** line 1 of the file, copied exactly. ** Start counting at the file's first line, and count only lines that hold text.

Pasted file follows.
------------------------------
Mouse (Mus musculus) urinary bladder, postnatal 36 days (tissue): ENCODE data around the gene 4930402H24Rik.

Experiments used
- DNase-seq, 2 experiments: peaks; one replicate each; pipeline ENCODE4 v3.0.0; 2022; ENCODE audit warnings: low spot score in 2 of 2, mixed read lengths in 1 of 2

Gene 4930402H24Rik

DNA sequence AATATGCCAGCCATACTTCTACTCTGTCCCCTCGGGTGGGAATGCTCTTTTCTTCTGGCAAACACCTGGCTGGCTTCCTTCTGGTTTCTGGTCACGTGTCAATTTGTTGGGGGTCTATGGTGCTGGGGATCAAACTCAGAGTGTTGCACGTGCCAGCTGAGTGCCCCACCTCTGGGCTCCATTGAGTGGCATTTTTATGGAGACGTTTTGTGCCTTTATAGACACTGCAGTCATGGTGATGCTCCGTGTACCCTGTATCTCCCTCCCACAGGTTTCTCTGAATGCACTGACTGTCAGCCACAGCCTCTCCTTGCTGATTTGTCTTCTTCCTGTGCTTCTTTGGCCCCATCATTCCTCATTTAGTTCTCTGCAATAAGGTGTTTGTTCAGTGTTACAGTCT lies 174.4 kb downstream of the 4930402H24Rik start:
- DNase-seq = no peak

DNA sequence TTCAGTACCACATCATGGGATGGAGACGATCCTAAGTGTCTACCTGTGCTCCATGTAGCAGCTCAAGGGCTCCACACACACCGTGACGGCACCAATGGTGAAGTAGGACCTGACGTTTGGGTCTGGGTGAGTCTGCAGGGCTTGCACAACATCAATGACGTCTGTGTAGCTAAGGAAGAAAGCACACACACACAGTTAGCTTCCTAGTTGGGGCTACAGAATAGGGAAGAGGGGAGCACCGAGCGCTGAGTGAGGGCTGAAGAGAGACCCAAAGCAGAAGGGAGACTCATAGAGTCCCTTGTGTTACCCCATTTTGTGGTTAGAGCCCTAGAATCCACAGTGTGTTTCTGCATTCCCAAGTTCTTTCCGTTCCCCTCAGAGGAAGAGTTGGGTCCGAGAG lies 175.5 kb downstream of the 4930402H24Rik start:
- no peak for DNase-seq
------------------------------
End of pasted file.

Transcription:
Mouse (Mus musculus) urinary bladder, postnatal 36 days (tissue): ENCODE data around the gene 4930402H24Rik.